Sprint (S) is moving ahead with a new strategy after its long-time, troublesome merger with Nextel. The partnership finally came to end after the Nextel network shutdown in June 2013. The month of July was quite busy for Sprint; it acquired Clearwire (CLWR) and was acquired by Softbank (OTCPK:SFTBF). In our last report, we discussed the potential synergies of two acquisitions that would help Sprint create a platform for the 4G technology in the U.S. Now with the help of Clearwire's spectrum and the financial muscle of Softbank, Sprint is strategizing to challenge the duopoly of AT&T (T) and Verizon (VZ).
It's raining iPhones
The most awaited launch in the smartphone market came on Sep 11, when Apple (AAPL) introduced iPhones 5s and 5c. In just three days post launch, it sold 9 millions of its new iPhones. With such record sales, Sprint launched iPhone 5s and 5c on its network on Sep 21. It rolled out its upgrade plan "One Up" to give users unlimited 4G speed and the option to upgrade their phones every 12 months. It is also waiving $100 from the price of iPhone 5s and 5c to lure new subscribers from rival networks, after losing many of its subscribers due to the shutdown of its iDen network and Clearwire's Wimax network. Nextel shut down in June 2013 since it was a slow and aging 2G network, and other carriers had already moved from 3G to ultimately 4G networks. Thus, Sprint is late in offering 4G wireless services, where the emphasis is more on high-speed and network coverage.
Wireless convergence: LTE coverage of Big 4 national carriers
In order to compete against its rivals AT&T and Verizon, and keep up with the growing demand for high-speed data, it plans to expand its 4G LTE services in 34 additional markets, totaling 185 markets in U.S. wireless service market. In comparison, Verizon has over 500 markets, and AT&T has 400 markets. Softbank acquisition gave Sprint strong financial backing and advanced 4G technology. With the help of Clearwire's vast spectrum and Softbank 4G technology, Sprint will be able to build a strong 4G LTE network in the U.S. and compete against the market leaders.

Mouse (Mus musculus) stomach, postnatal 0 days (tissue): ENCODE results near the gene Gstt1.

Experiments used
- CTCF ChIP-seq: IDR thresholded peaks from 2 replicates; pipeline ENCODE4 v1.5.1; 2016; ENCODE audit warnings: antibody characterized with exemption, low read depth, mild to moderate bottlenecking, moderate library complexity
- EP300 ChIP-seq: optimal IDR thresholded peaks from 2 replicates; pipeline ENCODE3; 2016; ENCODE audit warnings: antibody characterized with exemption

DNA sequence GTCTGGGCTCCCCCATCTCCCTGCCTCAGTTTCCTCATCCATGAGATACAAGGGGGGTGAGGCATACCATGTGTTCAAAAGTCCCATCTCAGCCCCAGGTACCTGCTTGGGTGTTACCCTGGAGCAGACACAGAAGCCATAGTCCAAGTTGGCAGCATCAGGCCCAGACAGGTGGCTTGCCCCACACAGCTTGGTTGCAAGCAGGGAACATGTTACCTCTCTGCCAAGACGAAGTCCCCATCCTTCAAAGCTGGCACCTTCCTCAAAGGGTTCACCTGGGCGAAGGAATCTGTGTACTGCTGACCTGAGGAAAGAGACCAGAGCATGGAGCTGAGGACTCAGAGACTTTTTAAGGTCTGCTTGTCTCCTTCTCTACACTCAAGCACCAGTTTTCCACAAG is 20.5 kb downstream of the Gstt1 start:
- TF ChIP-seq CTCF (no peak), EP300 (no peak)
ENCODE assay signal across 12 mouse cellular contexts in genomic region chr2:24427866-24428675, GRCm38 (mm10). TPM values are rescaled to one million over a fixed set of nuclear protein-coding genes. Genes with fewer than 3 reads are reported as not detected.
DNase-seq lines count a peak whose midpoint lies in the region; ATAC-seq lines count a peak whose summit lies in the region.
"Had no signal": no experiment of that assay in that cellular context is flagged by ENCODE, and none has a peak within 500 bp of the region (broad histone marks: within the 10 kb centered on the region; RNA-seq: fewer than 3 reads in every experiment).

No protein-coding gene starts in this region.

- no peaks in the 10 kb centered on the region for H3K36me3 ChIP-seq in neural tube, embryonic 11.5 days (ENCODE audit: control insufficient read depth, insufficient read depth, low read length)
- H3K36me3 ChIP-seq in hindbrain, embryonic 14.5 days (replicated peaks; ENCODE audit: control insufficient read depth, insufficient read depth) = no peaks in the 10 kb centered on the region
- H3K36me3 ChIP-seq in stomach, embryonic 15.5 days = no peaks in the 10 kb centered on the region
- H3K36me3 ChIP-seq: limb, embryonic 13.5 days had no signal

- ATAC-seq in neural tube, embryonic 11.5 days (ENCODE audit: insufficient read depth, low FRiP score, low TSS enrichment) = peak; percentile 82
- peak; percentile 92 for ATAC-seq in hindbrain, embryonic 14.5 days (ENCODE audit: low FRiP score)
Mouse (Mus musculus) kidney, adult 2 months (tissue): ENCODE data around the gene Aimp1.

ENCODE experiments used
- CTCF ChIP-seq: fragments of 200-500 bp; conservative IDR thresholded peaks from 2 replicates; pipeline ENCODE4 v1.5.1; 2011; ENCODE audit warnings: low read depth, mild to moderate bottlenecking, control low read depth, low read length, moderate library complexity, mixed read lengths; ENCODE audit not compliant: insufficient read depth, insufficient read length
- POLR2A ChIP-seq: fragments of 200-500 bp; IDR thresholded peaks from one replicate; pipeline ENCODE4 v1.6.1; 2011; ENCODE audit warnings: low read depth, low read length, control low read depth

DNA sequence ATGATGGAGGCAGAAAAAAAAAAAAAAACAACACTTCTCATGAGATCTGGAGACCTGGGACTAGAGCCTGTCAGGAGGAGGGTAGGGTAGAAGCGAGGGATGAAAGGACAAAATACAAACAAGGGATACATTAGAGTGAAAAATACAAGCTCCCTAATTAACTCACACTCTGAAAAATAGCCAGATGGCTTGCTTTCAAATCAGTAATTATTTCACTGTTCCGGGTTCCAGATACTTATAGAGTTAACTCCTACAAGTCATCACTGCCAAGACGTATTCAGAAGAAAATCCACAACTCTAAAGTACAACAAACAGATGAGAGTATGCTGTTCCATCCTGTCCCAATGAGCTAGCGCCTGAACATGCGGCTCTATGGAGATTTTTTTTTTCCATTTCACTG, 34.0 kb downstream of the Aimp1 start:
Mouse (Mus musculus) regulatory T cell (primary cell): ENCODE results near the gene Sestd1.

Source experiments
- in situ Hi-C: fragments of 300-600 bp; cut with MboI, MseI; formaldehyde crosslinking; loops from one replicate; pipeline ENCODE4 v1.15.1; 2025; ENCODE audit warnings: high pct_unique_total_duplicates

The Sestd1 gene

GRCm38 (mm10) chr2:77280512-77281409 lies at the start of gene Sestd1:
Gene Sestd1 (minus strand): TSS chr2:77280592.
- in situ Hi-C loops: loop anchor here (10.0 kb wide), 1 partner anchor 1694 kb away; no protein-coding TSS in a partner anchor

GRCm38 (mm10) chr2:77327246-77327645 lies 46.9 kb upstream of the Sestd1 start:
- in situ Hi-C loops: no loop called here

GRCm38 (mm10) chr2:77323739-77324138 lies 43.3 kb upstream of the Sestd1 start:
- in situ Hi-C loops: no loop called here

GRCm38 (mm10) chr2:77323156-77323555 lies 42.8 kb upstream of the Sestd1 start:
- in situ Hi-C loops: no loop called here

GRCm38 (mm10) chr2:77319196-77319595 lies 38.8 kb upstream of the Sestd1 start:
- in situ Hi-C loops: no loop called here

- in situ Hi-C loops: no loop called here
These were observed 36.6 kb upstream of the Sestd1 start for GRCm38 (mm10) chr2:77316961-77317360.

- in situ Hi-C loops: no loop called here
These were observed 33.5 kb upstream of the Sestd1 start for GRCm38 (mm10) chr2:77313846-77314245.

Why Sprint-T-Mobile is a bad idea
Amidst 4G expansion and iPhone launch, suddenly there are talks of a potential merger between Sprint and T-Mobile US (TMUS). T-Mobile CFO said that he expects more consolidation in the U.S. wireless market and sees a Sprint merger as an ultimate logical combination. CFO Carter said, "We think it's not a question of if but when that there's further consolidation in our industry."
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Sprint is currently the third largest mobile carrier with 53 million subscribers, and T-Mobile is the fourth largest with 44 million. Currently, AT&T and Verizon dominate the market; each claims twice as many subscribers as Sprint and T-Mobile individually. The merger of Sprint and T-Mobile would make the combined company at par with Verizon and AT&T, and could create a more competitive environment in the U.S. wireless service market.
On the other hand, it is unlikely that U.S. regulators would allow such a deal, indicating that the market needs four national operators to remain competitive. Back in 2011, they blocked the proposed sale of T-Mobile to AT&T for $39 billion. In addition, both carriers have different, incompatible networks; Sprint has CDMA while T-Mobile has GSM network. Last time Sprint merged two different networks, Nextel's iDen with its own network, the result was disastrous. It incurred significant expenses due to integration and technological problems. Therefore, a similar merger of these networks is likely to create integration problems, which will affect subscribers and ultimately its revenue.